By Jasminee Sahoye
Canadians are being encouraged to write their life stories as a part of the Canada 150 Project as a countdown to the country’s 150th birthday in 2017.
Among those who took advantage of the opportunity to write their memoirs, which will be kept in the country’s National Archive in Ottawa, is Jamaican-born Lillie Johnson, 93. Hers and 11 others’ memoirs were published through Toronto Hakka Seniors Association which received a grant from Canada 150 to write and print their stories.
Margaret Williams, a native of Ireland married to a Canadian of Chinese-Jamaican descent, had her story published and with her assistance, she documented and edited Johnson’s book My Dream which was launched March 15 at the Jamaican Canadian Association.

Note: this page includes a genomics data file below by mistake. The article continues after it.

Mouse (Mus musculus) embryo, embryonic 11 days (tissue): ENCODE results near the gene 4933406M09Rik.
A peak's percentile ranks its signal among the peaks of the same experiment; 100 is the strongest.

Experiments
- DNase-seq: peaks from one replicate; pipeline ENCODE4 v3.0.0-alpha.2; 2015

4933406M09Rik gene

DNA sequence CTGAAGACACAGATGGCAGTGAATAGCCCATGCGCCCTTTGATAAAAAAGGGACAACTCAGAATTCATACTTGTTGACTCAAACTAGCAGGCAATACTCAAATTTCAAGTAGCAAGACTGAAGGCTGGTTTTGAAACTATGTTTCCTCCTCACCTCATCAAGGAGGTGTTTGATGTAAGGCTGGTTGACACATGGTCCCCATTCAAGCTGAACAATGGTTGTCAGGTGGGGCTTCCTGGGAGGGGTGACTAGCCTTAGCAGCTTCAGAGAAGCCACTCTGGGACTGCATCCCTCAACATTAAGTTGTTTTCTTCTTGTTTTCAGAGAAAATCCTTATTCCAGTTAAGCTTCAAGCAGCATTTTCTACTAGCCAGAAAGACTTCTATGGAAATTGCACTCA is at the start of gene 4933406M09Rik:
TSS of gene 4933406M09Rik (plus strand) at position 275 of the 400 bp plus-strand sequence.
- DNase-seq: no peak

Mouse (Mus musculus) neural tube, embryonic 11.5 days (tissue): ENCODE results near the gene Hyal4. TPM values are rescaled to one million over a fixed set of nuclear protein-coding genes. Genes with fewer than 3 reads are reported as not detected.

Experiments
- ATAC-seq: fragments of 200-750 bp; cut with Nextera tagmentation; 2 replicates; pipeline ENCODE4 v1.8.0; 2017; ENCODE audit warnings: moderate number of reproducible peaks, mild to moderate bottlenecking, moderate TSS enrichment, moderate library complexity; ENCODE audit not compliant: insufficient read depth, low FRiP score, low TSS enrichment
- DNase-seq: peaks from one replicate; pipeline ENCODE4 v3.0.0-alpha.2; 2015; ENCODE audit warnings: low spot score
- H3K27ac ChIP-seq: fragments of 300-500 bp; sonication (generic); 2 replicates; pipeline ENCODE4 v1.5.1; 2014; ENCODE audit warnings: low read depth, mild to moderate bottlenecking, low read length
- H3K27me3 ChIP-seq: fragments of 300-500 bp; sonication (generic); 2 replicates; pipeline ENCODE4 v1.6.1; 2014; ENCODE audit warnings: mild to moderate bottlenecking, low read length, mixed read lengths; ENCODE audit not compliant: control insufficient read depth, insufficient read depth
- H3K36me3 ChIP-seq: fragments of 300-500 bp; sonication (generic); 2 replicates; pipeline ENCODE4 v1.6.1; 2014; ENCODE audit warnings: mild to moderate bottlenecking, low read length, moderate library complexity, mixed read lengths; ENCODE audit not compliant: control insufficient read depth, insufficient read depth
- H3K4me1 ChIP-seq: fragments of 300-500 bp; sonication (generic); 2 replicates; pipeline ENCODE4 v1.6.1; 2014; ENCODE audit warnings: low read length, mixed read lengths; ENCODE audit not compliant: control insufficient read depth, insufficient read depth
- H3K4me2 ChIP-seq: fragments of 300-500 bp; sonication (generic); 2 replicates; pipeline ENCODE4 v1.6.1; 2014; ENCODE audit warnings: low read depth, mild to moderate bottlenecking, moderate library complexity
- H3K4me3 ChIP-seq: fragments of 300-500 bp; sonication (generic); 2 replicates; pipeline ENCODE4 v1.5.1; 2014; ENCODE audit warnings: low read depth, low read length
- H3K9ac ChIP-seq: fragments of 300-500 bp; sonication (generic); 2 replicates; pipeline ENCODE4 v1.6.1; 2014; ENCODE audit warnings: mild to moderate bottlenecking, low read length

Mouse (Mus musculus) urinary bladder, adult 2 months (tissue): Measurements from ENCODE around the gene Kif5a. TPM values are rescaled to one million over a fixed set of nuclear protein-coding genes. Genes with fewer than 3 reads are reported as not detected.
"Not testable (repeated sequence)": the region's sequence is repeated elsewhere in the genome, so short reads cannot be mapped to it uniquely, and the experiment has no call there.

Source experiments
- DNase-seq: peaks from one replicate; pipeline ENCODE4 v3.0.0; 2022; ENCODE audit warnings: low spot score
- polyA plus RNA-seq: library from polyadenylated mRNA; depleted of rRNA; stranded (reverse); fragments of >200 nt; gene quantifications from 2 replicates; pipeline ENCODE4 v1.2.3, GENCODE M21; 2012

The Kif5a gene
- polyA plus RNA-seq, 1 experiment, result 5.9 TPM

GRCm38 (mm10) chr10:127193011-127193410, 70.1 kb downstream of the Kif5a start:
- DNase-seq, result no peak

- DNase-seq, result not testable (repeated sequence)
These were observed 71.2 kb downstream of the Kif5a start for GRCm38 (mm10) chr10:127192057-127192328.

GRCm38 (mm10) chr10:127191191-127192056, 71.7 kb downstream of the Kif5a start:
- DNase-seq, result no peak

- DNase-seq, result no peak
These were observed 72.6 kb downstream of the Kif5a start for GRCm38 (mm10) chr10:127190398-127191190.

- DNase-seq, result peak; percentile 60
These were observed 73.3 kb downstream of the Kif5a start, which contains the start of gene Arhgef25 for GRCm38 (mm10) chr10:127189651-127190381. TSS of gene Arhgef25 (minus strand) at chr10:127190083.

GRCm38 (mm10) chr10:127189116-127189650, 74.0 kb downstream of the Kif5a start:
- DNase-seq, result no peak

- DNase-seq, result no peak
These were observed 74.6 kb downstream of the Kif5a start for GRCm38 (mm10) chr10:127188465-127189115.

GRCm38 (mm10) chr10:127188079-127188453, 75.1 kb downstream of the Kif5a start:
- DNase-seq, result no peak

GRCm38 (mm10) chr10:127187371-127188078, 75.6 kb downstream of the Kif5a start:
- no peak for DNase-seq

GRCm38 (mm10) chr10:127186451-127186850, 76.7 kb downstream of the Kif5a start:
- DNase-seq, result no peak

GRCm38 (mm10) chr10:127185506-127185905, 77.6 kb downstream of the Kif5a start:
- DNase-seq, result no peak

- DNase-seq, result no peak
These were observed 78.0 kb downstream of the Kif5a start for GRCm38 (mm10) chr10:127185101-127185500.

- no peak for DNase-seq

Williams worked on the contents and the book cover which took about two years.
“Some of the words that she used may come across as strong. There were some sections I would read back to her after the recording because I’ve had to record the conversation and I would transcribe. I would come back and say, ‘Lillie, I want to read this back to you – do you really want to say this, are you sure that you wouldn’t offend somebody if you said this’?” Williams told The Camera.
“Not everything we talked about made it into the final version. One particular anecdote about Lillie’s life in Scotland while training to be a nurse absolutely had to be included. Why? Every time we mentioned the kilt, Lillie had a bit of a giggle.
“While studying to be a nurse in Edinburgh, Scotland, Lillie used to go to the British Council gatherings for foreign students. This is her description: ‘Some of the nurses told me, Lillie you know that the men don’t wear any underpants under their kilts and I said no man and one said, Well, I have a brother and he told me that. So I decided to check it out … I never did find out’,” Williams said, reading this excerpt from the book.
She calls Johnson “a delight to work with. She will tell you exactly what she thinks and what’s important to her.”